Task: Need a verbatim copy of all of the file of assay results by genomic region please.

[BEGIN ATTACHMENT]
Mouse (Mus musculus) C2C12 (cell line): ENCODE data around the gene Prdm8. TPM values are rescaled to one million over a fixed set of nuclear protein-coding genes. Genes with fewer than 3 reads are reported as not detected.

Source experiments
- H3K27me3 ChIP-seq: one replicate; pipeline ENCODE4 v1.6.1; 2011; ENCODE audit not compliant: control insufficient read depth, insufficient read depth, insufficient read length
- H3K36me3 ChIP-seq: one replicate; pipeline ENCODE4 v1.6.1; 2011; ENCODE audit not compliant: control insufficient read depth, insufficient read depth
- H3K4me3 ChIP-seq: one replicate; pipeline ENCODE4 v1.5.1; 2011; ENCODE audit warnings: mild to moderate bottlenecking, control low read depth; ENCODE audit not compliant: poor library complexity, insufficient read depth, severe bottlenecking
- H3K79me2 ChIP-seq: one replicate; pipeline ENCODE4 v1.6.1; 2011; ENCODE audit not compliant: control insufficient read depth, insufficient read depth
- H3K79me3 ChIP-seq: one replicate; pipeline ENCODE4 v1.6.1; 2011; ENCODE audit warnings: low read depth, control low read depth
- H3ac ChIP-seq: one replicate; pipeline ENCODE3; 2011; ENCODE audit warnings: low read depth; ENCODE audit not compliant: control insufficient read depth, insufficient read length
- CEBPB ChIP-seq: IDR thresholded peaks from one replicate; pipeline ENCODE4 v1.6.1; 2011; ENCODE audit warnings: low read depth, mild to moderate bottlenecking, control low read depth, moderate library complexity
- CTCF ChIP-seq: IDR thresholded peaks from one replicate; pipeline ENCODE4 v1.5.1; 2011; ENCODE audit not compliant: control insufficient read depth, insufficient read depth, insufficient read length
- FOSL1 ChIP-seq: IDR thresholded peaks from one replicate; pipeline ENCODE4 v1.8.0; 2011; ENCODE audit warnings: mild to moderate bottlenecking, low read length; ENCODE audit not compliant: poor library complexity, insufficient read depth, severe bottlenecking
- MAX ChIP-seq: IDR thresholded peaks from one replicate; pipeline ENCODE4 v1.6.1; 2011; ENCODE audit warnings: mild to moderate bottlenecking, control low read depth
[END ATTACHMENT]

Mouse (Mus musculus) C2C12 (cell line): ENCODE data around the gene Prdm8. TPM values are rescaled to one million over a fixed set of nuclear protein-coding genes. Genes with fewer than 3 reads are reported as not detected.

Source experiments
- H3K27me3 ChIP-seq: one replicate; pipeline ENCODE4 v1.6.1; 2011; ENCODE audit not compliant: control insufficient read depth, insufficient read depth, insufficient read length
- H3K36me3 ChIP-seq: one replicate; pipeline ENCODE4 v1.6.1; 2011; ENCODE audit not compliant: control insufficient read depth, insufficient read depth
- H3K4me3 ChIP-seq: one replicate; pipeline ENCODE4 v1.5.1; 2011; ENCODE audit warnings: mild to moderate bottlenecking, control low read depth; ENCODE audit not compliant: poor library complexity, insufficient read depth, severe bottlenecking
- H3K79me2 ChIP-seq: one replicate; pipeline ENCODE4 v1.6.1; 2011; ENCODE audit not compliant: control insufficient read depth, insufficient read depth
- H3K79me3 ChIP-seq: one replicate; pipeline ENCODE4 v1.6.1; 2011; ENCODE audit warnings: low read depth, control low read depth
- H3ac ChIP-seq: one replicate; pipeline ENCODE3; 2011; ENCODE audit warnings: low read depth; ENCODE audit not compliant: control insufficient read depth, insufficient read length
- CEBPB ChIP-seq: IDR thresholded peaks from one replicate; pipeline ENCODE4 v1.6.1; 2011; ENCODE audit warnings: low read depth, mild to moderate bottlenecking, control low read depth, moderate library complexity
- CTCF ChIP-seq: IDR thresholded peaks from one replicate; pipeline ENCODE4 v1.5.1; 2011; ENCODE audit not compliant: control insufficient read depth, insufficient read depth, insufficient read length
- FOSL1 ChIP-seq: IDR thresholded peaks from one replicate; pipeline ENCODE4 v1.8.0; 2011; ENCODE audit warnings: mild to moderate bottlenecking, low read length; ENCODE audit not compliant: poor library complexity, insufficient read depth, severe bottlenecking
- MAX ChIP-seq: IDR thresholded peaks from one replicate; pipeline ENCODE4 v1.6.1; 2011; ENCODE audit warnings: mild to moderate bottlenecking, control low read depth